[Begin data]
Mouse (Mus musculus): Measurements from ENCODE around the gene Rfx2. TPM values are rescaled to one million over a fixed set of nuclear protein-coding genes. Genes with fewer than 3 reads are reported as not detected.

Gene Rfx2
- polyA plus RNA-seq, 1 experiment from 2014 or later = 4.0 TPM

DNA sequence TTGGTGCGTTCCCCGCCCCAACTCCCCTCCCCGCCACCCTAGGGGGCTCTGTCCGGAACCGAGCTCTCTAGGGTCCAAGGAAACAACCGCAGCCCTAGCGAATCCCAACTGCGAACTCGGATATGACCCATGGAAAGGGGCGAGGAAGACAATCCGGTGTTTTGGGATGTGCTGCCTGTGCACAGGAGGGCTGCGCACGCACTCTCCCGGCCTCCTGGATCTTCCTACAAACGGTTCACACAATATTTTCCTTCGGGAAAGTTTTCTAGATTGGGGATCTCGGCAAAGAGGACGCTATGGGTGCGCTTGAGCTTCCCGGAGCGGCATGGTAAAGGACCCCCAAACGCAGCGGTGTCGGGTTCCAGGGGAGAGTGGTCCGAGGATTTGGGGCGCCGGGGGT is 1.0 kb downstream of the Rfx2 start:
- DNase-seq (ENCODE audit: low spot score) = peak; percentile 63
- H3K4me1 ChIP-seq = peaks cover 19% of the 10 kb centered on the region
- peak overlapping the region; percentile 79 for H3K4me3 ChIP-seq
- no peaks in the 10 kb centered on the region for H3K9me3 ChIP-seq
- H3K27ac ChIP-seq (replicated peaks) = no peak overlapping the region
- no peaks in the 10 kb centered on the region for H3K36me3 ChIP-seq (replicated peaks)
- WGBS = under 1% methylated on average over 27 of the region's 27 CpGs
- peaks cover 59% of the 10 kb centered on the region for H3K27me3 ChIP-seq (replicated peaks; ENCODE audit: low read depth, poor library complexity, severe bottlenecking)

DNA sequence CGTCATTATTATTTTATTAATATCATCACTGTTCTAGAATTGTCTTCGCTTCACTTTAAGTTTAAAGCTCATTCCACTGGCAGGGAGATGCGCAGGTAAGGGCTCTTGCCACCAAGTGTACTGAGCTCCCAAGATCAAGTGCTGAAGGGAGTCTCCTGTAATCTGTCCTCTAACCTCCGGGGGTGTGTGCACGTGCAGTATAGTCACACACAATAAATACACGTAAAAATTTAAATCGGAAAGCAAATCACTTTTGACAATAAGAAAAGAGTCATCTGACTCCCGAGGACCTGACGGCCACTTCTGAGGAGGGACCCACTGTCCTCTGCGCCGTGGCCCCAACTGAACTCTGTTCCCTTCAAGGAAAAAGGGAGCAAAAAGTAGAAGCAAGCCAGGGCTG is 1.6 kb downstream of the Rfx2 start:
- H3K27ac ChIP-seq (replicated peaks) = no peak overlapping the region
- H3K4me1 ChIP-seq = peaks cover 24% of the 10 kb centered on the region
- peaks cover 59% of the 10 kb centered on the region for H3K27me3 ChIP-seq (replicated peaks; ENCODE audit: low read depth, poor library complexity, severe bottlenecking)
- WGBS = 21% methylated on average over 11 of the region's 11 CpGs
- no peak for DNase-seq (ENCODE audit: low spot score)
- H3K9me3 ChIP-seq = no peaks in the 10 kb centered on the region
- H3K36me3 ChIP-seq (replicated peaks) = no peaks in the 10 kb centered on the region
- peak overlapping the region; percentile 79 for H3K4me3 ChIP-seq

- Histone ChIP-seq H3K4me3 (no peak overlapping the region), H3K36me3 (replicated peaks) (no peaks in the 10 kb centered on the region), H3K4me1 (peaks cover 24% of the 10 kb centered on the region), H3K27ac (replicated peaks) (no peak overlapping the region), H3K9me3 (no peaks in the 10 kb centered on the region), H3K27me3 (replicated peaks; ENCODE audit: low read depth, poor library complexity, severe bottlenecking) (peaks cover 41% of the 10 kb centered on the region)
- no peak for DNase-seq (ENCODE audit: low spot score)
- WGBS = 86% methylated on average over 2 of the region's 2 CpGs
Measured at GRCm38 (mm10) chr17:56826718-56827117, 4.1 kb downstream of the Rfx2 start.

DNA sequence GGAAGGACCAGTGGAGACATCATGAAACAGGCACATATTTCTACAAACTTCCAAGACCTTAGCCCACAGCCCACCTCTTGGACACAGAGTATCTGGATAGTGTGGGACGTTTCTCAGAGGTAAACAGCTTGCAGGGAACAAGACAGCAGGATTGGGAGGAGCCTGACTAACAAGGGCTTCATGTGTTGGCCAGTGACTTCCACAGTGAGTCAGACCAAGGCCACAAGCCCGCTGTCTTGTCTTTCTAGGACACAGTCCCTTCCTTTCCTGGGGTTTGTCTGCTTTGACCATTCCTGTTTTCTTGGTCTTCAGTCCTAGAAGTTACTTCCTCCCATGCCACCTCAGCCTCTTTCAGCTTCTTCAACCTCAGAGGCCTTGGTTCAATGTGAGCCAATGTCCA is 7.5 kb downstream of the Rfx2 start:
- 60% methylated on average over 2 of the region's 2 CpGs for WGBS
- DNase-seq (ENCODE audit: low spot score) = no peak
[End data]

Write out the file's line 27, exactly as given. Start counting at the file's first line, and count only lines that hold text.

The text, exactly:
- 60% methylated on average over 2 of the region's 2 CpGs for WGBS